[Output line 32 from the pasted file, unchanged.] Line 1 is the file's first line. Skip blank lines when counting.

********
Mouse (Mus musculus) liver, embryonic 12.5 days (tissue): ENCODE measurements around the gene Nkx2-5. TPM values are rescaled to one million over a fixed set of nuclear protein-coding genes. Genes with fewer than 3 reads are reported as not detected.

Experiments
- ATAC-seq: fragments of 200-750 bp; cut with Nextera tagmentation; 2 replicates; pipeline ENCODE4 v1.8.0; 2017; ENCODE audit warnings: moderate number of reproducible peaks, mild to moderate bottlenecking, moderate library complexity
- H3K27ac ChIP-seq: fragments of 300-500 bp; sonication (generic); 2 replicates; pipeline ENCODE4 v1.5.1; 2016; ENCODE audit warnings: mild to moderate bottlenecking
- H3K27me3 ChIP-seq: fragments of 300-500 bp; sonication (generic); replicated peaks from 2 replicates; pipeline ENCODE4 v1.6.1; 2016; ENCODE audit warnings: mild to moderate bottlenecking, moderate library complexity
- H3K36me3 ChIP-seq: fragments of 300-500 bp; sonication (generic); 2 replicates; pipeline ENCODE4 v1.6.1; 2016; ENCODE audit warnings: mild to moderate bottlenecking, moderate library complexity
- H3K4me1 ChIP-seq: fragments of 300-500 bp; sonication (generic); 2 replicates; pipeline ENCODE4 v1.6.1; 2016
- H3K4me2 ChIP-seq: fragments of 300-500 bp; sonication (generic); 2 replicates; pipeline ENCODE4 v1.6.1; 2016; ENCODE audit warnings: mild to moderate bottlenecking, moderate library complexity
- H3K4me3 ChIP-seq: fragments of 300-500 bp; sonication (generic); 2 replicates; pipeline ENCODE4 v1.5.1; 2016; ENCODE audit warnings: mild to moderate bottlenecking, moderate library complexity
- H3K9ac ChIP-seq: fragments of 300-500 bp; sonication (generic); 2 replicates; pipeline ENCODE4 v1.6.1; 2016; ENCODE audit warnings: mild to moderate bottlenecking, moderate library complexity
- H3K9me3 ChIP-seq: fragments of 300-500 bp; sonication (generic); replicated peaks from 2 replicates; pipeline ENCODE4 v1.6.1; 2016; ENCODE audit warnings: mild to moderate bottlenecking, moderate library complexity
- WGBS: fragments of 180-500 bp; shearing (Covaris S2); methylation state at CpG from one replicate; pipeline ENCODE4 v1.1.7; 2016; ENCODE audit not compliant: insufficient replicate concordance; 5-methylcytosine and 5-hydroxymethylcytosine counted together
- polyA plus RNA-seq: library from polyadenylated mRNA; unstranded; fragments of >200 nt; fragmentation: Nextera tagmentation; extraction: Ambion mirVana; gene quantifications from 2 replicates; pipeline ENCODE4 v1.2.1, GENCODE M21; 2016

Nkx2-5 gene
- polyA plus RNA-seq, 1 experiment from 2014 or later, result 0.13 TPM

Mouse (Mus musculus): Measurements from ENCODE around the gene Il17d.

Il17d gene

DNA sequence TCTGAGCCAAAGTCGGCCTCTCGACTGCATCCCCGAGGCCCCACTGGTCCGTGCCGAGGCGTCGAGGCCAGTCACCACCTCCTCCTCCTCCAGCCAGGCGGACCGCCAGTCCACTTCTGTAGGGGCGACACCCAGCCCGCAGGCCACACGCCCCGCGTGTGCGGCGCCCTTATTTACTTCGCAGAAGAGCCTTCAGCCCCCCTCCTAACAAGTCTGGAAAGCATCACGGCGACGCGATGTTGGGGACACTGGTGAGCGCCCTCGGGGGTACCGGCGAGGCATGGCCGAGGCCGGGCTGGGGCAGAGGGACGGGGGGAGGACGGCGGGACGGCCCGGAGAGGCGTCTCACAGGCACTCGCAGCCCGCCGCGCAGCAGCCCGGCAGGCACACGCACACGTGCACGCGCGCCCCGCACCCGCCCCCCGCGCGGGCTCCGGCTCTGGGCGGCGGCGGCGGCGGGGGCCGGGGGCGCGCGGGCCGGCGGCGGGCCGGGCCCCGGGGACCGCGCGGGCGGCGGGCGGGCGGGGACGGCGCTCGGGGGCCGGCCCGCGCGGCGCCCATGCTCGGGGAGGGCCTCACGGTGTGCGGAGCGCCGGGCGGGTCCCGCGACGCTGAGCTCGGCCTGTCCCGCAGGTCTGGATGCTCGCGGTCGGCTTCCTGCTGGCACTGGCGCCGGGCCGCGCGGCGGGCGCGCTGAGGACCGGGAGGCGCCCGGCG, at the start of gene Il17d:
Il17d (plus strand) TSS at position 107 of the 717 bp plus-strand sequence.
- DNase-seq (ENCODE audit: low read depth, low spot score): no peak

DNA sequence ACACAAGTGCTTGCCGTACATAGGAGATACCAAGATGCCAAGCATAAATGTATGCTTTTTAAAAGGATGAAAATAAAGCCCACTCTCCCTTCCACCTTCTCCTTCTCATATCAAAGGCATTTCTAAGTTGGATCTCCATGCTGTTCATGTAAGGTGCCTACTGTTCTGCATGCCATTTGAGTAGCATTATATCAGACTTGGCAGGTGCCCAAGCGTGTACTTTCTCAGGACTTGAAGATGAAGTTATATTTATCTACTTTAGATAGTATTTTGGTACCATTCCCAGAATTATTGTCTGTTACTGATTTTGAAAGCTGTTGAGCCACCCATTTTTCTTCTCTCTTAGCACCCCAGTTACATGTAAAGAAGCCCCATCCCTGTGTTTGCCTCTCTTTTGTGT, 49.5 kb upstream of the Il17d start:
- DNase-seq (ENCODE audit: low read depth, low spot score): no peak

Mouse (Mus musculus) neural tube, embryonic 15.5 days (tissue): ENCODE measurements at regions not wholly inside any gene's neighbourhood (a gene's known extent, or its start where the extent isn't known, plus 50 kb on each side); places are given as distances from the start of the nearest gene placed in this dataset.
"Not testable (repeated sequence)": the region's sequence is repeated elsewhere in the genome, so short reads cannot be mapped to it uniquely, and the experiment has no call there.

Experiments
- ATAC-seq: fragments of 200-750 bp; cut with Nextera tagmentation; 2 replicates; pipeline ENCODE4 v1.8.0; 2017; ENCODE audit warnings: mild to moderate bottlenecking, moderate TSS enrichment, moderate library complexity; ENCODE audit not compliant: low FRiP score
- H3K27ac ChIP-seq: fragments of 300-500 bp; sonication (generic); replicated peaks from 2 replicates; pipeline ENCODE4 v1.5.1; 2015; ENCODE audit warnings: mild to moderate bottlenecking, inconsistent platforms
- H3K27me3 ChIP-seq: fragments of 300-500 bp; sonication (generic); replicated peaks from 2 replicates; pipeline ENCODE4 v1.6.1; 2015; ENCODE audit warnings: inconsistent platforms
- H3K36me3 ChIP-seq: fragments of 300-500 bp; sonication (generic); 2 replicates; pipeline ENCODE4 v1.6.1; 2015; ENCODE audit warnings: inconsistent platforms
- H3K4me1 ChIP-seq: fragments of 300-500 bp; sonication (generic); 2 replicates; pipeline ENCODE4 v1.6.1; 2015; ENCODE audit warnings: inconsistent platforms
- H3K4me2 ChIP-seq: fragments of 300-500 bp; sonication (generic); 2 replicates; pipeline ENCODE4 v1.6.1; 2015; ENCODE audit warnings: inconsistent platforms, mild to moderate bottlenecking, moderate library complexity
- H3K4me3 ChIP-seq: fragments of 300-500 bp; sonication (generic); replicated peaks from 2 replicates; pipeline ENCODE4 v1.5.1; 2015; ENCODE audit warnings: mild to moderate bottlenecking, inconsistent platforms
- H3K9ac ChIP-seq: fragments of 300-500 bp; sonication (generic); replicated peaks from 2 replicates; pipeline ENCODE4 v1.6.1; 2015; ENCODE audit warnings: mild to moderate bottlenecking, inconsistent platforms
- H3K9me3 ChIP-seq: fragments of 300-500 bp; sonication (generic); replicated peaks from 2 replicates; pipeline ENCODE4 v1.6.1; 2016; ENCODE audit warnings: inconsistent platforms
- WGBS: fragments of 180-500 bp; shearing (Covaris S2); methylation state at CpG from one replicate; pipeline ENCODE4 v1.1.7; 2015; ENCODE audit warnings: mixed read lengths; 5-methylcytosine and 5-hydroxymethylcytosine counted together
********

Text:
- H3K4me3 ChIP-seq: fragments of 300-500 bp; sonication (generic); replicated peaks from 2 replicates; pipeline ENCODE4 v1.5.1; 2015; ENCODE audit warnings: mild to moderate bottlenecking, inconsistent platforms